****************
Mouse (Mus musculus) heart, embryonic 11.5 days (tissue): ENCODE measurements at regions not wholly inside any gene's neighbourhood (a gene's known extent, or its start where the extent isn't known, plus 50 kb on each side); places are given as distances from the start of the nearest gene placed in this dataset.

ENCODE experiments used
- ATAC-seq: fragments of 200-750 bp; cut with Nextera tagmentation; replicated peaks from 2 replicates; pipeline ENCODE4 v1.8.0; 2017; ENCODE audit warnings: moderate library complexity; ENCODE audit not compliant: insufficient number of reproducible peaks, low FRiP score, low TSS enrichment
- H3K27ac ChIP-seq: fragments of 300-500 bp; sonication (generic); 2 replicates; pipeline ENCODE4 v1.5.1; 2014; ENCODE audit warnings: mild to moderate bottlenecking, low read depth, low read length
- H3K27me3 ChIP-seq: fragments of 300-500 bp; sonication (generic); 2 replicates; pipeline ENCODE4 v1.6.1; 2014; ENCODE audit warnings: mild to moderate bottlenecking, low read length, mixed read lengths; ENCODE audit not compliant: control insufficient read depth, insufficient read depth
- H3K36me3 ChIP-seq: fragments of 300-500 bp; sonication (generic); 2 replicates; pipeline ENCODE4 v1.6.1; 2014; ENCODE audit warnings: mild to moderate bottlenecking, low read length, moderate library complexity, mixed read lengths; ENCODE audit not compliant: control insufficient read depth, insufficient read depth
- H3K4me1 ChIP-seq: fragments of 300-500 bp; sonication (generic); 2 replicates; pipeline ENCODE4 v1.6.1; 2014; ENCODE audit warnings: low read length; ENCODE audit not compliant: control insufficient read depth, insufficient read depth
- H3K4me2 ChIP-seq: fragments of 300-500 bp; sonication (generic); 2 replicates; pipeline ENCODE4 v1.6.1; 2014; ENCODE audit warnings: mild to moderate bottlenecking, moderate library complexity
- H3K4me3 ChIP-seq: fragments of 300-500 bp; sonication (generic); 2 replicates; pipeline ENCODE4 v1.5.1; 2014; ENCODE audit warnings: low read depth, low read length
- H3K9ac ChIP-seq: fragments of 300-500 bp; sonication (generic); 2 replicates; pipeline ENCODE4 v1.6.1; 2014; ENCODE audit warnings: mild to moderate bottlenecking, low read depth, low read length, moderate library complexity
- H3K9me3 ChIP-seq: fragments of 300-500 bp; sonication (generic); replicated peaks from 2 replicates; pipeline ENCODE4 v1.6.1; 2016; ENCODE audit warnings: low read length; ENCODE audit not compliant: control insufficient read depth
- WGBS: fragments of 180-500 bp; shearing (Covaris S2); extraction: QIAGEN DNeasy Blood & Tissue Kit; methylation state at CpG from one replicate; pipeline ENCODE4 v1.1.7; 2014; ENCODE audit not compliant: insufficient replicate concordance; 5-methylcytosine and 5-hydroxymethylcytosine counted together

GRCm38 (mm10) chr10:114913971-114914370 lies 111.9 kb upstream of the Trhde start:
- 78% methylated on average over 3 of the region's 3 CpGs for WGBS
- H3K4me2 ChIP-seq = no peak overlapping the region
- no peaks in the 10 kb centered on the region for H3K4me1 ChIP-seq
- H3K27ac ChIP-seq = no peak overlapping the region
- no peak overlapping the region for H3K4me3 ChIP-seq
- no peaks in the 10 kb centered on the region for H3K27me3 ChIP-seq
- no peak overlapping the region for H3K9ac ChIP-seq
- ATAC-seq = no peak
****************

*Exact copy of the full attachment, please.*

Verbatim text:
Mouse (Mus musculus) heart, embryonic 11.5 days (tissue): ENCODE measurements at regions not wholly inside any gene's neighbourhood (a gene's known extent, or its start where the extent isn't known, plus 50 kb on each side); places are given as distances from the start of the nearest gene placed in this dataset.

ENCODE experiments used
- ATAC-seq: fragments of 200-750 bp; cut with Nextera tagmentation; replicated peaks from 2 replicates; pipeline ENCODE4 v1.8.0; 2017; ENCODE audit warnings: moderate library complexity; ENCODE audit not compliant: insufficient number of reproducible peaks, low FRiP score, low TSS enrichment
- H3K27ac ChIP-seq: fragments of 300-500 bp; sonication (generic); 2 replicates; pipeline ENCODE4 v1.5.1; 2014; ENCODE audit warnings: mild to moderate bottlenecking, low read depth, low read length
- H3K27me3 ChIP-seq: fragments of 300-500 bp; sonication (generic); 2 replicates; pipeline ENCODE4 v1.6.1; 2014; ENCODE audit warnings: mild to moderate bottlenecking, low read length, mixed read lengths; ENCODE audit not compliant: control insufficient read depth, insufficient read depth
- H3K36me3 ChIP-seq: fragments of 300-500 bp; sonication (generic); 2 replicates; pipeline ENCODE4 v1.6.1; 2014; ENCODE audit warnings: mild to moderate bottlenecking, low read length, moderate library complexity, mixed read lengths; ENCODE audit not compliant: control insufficient read depth, insufficient read depth
- H3K4me1 ChIP-seq: fragments of 300-500 bp; sonication (generic); 2 replicates; pipeline ENCODE4 v1.6.1; 2014; ENCODE audit warnings: low read length; ENCODE audit not compliant: control insufficient read depth, insufficient read depth
- H3K4me2 ChIP-seq: fragments of 300-500 bp; sonication (generic); 2 replicates; pipeline ENCODE4 v1.6.1; 2014; ENCODE audit warnings: mild to moderate bottlenecking, moderate library complexity
- H3K4me3 ChIP-seq: fragments of 300-500 bp; sonication (generic); 2 replicates; pipeline ENCODE4 v1.5.1; 2014; ENCODE audit warnings: low read depth, low read length
- H3K9ac ChIP-seq: fragments of 300-500 bp; sonication (generic); 2 replicates; pipeline ENCODE4 v1.6.1; 2014; ENCODE audit warnings: mild to moderate bottlenecking, low read depth, low read length, moderate library complexity
- H3K9me3 ChIP-seq: fragments of 300-500 bp; sonication (generic); replicated peaks from 2 replicates; pipeline ENCODE4 v1.6.1; 2016; ENCODE audit warnings: low read length; ENCODE audit not compliant: control insufficient read depth
- WGBS: fragments of 180-500 bp; shearing (Covaris S2); extraction: QIAGEN DNeasy Blood & Tissue Kit; methylation state at CpG from one replicate; pipeline ENCODE4 v1.1.7; 2014; ENCODE audit not compliant: insufficient replicate concordance; 5-methylcytosine and 5-hydroxymethylcytosine counted together

GRCm38 (mm10) chr10:114913971-114914370 lies 111.9 kb upstream of the Trhde start:
- 78% methylated on average over 3 of the region's 3 CpGs for WGBS
- H3K4me2 ChIP-seq = no peak overlapping the region
- no peaks in the 10 kb centered on the region for H3K4me1 ChIP-seq
- H3K27ac ChIP-seq = no peak overlapping the region
- no peak overlapping the region for H3K4me3 ChIP-seq
- no peaks in the 10 kb centered on the region for H3K27me3 ChIP-seq
- no peak overlapping the region for H3K9ac ChIP-seq
- ATAC-seq = no peak